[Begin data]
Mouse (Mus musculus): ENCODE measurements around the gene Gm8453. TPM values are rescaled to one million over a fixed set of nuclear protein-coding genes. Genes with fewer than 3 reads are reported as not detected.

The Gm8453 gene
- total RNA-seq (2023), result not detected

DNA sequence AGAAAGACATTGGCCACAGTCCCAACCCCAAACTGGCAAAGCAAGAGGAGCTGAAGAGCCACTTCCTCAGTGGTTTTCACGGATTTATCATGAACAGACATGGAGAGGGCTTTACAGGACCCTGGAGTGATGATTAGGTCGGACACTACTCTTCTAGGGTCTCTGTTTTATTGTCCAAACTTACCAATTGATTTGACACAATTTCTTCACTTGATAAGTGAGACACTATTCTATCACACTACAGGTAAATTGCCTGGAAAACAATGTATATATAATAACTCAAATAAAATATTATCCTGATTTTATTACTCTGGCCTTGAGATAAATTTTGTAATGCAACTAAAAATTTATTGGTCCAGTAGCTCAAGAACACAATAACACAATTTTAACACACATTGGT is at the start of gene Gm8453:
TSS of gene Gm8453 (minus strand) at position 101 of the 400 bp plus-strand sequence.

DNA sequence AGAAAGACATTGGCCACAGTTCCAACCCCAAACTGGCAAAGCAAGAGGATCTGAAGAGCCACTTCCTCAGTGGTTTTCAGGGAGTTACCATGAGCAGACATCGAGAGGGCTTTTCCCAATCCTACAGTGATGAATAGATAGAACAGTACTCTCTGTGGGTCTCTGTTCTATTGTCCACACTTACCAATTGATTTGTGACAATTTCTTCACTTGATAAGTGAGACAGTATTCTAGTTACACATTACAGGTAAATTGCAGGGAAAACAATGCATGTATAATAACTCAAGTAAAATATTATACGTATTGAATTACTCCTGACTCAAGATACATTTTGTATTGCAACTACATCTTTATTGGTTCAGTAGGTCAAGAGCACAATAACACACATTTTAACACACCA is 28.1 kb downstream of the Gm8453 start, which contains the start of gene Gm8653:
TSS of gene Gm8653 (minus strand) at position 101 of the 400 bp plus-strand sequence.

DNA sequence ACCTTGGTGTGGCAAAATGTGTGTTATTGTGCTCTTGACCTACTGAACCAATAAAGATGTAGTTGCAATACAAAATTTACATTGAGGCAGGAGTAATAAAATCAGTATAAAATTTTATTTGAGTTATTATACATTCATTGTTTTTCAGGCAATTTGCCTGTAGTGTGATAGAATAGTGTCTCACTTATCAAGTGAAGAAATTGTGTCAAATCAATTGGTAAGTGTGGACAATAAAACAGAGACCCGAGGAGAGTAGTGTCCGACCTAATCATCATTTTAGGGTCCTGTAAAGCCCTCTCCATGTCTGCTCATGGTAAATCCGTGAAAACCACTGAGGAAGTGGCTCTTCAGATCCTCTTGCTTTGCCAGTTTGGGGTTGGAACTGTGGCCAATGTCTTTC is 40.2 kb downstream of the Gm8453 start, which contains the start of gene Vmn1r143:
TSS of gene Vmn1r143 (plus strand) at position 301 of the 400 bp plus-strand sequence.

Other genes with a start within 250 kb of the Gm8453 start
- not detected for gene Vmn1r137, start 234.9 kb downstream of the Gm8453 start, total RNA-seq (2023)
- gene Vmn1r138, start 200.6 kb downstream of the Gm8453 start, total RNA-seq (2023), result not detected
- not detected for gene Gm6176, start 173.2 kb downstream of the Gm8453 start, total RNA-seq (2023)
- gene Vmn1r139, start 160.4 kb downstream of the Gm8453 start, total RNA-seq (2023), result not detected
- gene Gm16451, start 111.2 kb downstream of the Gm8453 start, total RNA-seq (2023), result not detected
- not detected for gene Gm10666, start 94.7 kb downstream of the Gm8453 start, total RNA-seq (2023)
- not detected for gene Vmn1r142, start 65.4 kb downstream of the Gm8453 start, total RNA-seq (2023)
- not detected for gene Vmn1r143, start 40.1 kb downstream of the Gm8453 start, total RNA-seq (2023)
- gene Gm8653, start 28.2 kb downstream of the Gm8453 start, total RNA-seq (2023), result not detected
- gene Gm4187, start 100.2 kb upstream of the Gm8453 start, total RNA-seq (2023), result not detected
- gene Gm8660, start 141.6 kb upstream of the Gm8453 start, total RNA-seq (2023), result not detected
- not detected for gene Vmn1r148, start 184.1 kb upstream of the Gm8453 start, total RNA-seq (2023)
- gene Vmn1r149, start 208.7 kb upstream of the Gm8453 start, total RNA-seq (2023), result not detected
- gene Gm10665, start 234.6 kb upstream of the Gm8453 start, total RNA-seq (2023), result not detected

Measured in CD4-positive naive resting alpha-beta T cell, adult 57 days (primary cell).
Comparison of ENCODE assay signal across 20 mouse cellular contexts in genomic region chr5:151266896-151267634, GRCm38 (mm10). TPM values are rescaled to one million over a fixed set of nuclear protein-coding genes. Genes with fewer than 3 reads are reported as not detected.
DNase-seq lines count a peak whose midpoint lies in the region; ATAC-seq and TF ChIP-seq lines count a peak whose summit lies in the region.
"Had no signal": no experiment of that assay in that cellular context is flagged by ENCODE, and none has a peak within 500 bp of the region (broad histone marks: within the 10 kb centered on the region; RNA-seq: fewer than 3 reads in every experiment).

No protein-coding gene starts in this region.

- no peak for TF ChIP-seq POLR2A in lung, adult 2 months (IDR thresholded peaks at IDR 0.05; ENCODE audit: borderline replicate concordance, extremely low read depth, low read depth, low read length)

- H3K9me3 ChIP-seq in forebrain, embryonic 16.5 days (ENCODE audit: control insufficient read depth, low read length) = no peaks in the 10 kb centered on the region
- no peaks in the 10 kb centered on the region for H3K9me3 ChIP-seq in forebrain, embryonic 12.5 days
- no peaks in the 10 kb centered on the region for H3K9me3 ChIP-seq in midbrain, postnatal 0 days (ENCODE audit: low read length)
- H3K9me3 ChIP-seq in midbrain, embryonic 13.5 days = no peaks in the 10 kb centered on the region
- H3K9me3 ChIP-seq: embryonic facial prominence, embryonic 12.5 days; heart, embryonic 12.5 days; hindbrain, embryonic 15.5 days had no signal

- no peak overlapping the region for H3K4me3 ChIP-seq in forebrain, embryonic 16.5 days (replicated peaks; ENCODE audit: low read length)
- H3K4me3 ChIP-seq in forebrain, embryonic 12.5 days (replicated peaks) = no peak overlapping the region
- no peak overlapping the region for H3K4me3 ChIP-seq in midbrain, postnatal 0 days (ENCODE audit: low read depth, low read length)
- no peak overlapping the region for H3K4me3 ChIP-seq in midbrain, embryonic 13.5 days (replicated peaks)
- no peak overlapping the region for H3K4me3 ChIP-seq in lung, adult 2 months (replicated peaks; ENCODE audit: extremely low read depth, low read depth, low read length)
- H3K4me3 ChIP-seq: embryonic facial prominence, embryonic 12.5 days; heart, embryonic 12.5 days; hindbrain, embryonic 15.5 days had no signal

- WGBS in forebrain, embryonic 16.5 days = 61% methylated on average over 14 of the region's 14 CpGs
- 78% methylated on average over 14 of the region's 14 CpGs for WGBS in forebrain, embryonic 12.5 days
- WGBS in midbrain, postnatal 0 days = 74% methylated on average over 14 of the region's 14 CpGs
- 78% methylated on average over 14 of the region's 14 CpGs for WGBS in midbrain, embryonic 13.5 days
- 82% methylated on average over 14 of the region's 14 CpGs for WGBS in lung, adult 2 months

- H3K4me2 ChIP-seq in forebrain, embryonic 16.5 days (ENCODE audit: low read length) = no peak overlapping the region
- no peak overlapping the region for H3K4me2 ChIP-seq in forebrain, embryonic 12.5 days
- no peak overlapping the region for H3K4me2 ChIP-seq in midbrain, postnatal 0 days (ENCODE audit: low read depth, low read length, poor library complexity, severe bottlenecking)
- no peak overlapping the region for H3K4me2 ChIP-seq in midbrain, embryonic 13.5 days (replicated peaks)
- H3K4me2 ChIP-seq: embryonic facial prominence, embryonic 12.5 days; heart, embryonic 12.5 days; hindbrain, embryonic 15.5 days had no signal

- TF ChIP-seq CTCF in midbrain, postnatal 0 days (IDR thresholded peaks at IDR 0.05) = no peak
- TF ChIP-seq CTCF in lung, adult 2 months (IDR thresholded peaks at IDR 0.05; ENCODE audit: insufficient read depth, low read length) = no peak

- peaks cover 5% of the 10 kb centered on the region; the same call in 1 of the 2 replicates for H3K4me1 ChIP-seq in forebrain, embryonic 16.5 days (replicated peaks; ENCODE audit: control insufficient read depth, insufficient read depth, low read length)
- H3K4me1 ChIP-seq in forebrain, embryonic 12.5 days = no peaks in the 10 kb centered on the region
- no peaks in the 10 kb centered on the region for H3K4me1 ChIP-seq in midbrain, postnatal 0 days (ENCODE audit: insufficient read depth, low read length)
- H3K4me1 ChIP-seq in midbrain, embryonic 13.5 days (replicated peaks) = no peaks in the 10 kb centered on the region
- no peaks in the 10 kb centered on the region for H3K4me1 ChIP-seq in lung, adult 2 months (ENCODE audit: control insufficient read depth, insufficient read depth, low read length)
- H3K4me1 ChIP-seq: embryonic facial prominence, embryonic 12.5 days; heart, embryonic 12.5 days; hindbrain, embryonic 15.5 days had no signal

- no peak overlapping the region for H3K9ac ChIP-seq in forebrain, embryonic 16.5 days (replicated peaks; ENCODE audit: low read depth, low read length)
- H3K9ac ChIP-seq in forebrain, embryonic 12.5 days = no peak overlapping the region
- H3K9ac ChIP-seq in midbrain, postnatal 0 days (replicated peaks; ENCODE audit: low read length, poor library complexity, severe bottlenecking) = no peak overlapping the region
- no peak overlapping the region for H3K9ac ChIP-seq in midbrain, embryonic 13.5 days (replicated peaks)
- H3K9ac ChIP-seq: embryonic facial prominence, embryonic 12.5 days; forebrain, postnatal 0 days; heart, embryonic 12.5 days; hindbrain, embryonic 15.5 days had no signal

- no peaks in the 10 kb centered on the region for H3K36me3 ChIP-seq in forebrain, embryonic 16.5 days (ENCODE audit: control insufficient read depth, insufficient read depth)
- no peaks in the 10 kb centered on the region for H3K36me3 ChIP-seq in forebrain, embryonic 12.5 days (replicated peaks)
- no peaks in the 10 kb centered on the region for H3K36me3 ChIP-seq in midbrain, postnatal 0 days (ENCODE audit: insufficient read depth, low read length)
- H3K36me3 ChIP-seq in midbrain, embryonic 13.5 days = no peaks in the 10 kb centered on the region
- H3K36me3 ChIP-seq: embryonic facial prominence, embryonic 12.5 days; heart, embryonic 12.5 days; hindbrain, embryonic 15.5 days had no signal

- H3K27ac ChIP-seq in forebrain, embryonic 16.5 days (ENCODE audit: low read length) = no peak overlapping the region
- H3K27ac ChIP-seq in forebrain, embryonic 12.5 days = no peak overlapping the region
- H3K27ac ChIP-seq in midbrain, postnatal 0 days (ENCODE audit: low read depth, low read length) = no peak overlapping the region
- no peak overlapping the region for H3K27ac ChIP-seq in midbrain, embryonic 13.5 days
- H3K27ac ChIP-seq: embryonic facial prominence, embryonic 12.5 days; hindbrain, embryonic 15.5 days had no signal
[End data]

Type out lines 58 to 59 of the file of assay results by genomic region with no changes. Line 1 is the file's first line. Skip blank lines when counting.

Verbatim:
- no peaks in the 10 kb centered on the region for H3K4me1 ChIP-seq in lung, adult 2 months (ENCODE audit: control insufficient read depth, insufficient read depth, low read length)
- H3K4me1 ChIP-seq: embryonic facial prominence, embryonic 12.5 days; heart, embryonic 12.5 days; hindbrain, embryonic 15.5 days had no signal